Through Tulane's Criminal Law Clinic, third-year law students represent indigent defendants charged with felonies and misdemeanors in the criminal district court. Clinic students also brief and argue appeals in the state appellate courts, including the Louisiana Supreme Court. The clinic also accepts appointments to represent indigent criminal defendants charged with federal crimes in the Eastern District of Louisiana.
The Louisiana Supreme Court has appointed the clinic to brief and argue appeals and post-conviction applications. Some of these cases have involved the constitutionality and/or retroactive application of recently enacted legislation as well as allegations of prosecutorial misconduct and ineffective assistance of counsel. At the trial court level, students investigate, prepare, and argue motions preparatory to trial on cases ranging from misdemeanor shoplifting to second degree murder. Accompanied by a supervising attorney, students take an active role in trial by conducting jury voir dire, making opening statements, conducting direct and cross-examination and giving closing arguments.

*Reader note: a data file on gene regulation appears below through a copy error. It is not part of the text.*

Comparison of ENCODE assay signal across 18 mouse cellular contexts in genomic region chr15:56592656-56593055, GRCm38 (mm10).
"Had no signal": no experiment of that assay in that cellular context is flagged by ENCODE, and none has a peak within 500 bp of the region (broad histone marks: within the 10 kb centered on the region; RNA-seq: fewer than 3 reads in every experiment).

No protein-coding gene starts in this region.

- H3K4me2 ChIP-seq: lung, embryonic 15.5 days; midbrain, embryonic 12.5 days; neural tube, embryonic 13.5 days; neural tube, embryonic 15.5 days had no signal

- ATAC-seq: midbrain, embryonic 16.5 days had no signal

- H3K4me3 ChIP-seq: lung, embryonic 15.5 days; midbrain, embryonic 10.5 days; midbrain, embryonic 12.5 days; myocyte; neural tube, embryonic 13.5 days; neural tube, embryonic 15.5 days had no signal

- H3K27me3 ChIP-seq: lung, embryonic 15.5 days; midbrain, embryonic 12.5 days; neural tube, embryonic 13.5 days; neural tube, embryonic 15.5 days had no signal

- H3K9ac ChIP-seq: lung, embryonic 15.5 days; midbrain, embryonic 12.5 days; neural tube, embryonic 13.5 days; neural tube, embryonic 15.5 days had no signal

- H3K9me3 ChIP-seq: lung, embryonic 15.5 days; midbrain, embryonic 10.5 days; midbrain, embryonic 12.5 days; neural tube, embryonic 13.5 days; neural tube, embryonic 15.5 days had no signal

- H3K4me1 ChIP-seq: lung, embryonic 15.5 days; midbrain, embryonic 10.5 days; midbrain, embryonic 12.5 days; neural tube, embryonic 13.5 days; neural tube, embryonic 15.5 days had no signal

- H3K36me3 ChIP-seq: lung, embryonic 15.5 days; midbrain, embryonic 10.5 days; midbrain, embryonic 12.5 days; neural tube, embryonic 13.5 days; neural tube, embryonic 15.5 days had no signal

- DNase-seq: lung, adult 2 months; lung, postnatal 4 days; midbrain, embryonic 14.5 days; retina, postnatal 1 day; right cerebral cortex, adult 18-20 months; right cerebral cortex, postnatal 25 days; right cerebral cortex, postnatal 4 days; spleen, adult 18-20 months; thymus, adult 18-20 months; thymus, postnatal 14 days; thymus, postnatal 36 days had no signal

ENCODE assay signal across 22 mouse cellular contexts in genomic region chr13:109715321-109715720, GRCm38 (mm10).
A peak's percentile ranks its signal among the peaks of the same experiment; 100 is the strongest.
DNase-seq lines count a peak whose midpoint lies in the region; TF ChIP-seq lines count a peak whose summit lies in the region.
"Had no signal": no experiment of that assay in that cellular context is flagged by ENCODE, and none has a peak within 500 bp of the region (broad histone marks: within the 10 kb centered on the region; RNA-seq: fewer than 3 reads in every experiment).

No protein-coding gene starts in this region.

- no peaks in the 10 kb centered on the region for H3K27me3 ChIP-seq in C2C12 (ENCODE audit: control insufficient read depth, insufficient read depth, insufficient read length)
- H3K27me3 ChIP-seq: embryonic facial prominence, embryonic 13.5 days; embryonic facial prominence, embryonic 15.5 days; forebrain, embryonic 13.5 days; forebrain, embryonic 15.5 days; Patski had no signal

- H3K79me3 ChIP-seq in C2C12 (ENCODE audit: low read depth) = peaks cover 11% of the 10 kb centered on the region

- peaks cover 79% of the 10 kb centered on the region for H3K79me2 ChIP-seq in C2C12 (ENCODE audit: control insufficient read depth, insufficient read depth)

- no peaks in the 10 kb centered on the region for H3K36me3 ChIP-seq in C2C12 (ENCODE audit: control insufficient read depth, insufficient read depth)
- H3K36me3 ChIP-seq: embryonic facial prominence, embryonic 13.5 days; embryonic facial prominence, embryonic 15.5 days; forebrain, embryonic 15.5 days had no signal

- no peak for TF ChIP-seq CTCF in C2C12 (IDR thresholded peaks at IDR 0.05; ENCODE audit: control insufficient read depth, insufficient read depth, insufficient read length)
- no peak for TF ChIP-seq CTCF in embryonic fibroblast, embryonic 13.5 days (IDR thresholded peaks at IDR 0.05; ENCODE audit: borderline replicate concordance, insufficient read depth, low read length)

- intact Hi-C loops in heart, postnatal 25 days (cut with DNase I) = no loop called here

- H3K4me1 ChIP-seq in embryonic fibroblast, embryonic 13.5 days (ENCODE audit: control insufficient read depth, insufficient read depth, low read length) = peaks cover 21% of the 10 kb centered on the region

Clinic cases have generated important innovations and precedents. While experts are now routinely called to testify in such cases, the clinic was the first in Orleans Parish to use an expert witness to testify about domestic violence in defense of a battered woman charged with murder. Clinic students have been instrumental in expanding discovery between the prosecution and defense in criminal cases and also in persuading courts of the efficacy of setting pre-trial conferences for the resolution of evidentiary disputes prior to, rather than during, trial.
Subsequent to Hurricane Katrina, the Tulane Criminal Law Clinic has been integrally involved in the re-building of the Orleans Parish criminal justice system.
Former clinic students have gone on to distinguished themselves as prosecutors, criminal defense attorneys, judges, law professors, and legislators in some of the most nation' prestigious law firms, government offices, public interest law practices and universities. Some examples of positions held by recent clinic students include:
Federal Judicial Law Clerk, Eastern District of Louisiana
Prettyman/Stiller Fellow, Georgetown Law Center
Assistant State's Attorney, Miami, Florida
Assistant District Attorney, Brooklyn, New York
Senior Professor of the Practice Katherine M. Mattes is director of the Criminal Law Clinic and is assisted by clinical instructor Sheila C. Myers.
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